The Sermon on the Mount (Matthew 5-7). The Lord on this occasion did what He so frequently did
when discussing the question of righteousness. He turned to the Law. In the Sermon, He used the Law
lawfully to reveal the holiness of God as well as the demand of righteousness as the requirement for
entrance into the kingdom. He reveals Himself as the One who perfectly fulfills the Law (5:17-20), then
proceeds to reject the Pharisees’ traditional interpretation of the Law concerning murder, adultery,
divorce, oaths, retaliation, and love (5:21-48). The teachers of the law taught that God was concerned
only with external actions, not with internal attitudes.
Christ next rejected the Pharisees’ practice of the Law in alms giving, prayer, fasting, faith, and judging
(6:1-7:6). Jesus then concluded the Sermon by giving instruction to those who desired entrance into the
kingdom. He taught them concerning prayer (7:7-11) and true righteousness (v. 12). He showed them
the way of access into the kingdom through faith in His words (vv. 13-14). He warned them against the
false teacher who sought to lead them astray (vv. 15-23) and offered them a true foundation and Rock
upon which to build (vv. 24-27).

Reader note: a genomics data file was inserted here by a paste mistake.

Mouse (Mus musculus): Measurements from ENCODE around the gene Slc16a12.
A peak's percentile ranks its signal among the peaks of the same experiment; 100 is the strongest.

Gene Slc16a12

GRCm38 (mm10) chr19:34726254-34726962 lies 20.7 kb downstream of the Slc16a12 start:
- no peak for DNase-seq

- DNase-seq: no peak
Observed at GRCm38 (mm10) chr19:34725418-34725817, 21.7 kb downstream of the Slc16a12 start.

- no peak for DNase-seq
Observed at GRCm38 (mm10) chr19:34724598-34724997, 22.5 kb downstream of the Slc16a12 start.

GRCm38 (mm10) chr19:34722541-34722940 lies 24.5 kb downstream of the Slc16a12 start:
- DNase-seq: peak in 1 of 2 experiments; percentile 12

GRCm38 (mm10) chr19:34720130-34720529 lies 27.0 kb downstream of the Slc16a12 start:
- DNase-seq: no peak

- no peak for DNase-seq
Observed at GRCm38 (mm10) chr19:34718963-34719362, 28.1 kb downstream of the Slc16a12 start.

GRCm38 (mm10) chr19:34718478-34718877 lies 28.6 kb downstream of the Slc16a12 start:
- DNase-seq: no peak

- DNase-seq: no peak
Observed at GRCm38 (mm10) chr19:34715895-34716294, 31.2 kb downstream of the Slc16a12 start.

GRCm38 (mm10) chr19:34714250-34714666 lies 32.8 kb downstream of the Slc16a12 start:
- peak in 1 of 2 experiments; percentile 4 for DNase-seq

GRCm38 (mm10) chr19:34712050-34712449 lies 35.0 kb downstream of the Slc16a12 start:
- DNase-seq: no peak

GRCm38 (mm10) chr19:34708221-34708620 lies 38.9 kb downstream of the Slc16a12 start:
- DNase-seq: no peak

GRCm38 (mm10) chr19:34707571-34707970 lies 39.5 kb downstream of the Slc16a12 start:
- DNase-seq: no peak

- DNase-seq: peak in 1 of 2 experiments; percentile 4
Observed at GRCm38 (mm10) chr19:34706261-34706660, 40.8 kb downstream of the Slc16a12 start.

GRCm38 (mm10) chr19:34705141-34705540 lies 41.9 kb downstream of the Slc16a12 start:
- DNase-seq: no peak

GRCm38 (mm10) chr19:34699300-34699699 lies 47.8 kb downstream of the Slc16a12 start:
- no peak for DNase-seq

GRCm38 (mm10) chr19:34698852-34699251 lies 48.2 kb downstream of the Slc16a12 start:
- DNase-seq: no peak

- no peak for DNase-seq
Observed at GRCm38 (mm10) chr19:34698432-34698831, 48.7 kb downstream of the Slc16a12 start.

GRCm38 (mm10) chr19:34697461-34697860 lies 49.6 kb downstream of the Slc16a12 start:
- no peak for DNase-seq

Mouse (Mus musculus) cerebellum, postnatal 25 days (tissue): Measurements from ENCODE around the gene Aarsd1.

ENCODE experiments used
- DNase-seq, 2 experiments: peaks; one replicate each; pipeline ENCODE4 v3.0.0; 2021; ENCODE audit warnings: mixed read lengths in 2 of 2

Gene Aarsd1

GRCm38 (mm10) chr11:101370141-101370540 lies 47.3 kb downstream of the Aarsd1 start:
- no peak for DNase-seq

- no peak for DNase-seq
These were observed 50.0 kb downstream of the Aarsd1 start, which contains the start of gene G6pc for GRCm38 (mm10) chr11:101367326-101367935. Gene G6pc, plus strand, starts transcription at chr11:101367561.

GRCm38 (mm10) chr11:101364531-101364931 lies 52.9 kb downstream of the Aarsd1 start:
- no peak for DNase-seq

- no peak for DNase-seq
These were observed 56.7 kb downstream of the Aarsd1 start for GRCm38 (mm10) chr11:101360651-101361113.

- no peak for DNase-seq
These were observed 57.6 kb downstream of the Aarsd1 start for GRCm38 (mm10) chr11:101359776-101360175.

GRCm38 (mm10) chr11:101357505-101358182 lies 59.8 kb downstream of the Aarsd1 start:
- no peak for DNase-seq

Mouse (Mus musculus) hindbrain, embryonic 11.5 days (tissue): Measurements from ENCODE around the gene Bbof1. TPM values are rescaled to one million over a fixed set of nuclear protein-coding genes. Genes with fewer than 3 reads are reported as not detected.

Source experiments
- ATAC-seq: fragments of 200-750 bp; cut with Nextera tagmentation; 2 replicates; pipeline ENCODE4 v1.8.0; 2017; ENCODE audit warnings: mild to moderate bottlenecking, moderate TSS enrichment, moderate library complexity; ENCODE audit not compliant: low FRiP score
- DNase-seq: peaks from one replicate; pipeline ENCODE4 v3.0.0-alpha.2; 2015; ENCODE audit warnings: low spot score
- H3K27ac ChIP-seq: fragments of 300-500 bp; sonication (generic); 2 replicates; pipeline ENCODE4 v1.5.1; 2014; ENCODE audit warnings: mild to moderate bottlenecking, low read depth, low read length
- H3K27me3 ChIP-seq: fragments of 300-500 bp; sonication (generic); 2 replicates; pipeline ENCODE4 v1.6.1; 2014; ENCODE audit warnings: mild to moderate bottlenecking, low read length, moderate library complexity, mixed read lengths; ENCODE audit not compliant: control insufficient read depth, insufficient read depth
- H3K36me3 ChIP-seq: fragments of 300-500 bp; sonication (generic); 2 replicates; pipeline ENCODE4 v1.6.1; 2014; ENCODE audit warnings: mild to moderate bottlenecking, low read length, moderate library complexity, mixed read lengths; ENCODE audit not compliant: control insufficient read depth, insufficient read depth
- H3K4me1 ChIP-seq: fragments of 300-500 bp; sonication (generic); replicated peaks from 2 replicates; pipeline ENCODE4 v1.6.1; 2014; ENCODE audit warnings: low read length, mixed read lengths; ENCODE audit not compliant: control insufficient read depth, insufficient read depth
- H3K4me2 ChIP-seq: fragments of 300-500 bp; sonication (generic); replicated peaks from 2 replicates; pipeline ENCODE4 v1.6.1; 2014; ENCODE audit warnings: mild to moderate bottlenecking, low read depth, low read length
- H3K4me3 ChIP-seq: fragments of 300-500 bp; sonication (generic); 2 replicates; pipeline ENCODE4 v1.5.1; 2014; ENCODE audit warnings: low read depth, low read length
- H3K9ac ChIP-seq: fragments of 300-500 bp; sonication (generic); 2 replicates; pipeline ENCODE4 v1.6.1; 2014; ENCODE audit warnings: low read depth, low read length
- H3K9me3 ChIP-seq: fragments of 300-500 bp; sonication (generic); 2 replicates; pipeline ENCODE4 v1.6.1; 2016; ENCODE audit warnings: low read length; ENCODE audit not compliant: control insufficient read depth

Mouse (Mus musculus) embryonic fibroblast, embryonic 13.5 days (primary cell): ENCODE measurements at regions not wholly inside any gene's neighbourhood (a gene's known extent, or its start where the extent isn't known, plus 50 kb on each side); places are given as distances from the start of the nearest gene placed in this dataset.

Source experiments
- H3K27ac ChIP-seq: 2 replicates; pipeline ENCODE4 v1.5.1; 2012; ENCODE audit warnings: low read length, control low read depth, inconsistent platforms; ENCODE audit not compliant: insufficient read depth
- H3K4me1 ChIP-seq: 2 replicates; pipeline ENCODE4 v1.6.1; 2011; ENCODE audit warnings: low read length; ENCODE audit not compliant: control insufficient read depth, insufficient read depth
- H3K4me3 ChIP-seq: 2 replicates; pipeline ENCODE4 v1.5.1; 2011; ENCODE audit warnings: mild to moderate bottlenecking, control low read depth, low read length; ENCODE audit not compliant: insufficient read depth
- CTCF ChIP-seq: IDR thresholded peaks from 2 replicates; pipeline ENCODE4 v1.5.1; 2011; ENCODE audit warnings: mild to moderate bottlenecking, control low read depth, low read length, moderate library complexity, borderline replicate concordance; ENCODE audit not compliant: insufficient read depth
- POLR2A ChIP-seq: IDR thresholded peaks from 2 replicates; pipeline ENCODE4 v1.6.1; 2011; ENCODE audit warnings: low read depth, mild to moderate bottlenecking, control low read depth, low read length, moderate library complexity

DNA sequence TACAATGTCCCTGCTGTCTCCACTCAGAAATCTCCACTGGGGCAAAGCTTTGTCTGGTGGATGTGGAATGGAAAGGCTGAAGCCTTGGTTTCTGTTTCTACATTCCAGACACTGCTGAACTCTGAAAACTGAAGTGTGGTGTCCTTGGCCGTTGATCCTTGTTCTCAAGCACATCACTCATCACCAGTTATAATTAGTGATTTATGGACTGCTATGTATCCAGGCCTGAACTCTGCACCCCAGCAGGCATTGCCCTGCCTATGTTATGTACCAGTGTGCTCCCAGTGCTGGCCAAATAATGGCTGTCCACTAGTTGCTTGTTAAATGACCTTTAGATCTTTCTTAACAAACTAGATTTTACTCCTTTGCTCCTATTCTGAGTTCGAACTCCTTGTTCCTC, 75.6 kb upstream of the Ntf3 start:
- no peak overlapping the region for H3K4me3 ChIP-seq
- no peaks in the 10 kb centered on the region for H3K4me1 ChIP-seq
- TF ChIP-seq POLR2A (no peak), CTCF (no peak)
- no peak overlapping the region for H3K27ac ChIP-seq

Jesus rejected the Pharisee’s righteousness, saying, “For I tell you that unless your righteousness
surpasses that of the Pharisees and the teachers of the law, you will certainly not enter the kingdom of
heaven” (5:20). In place of their self-righteousness, He offered Himself as the narrow gate and narrow
road that leads to life (7:13-14).
A comparison of “the righteousness of the Pharisees” with the righteousness needed to enter the kingdom
of heaven shows that Christ and religious leaders were worlds apart.
The holiness of God does not change from age to age. His demand of righteousness does not alter from
day to day. No one can live this Sermon from the inside out without God’s help. The Sermon does not
mention the Holy Spirit or the blood of Christ, yet the basis for it is Calvary, and the power to live it by
the Holy Spirit.
Therefore, Jesus will offer in His blood the New Covenant (Luke 22:20; Isaiah 59:20-21; Jeremiah 31:3134;
Ezekiel 36:24-27), and in particular, the coming of the indwelling Holy Spirit, whom He announces to
His disciples the night before His death (John 16:5-15).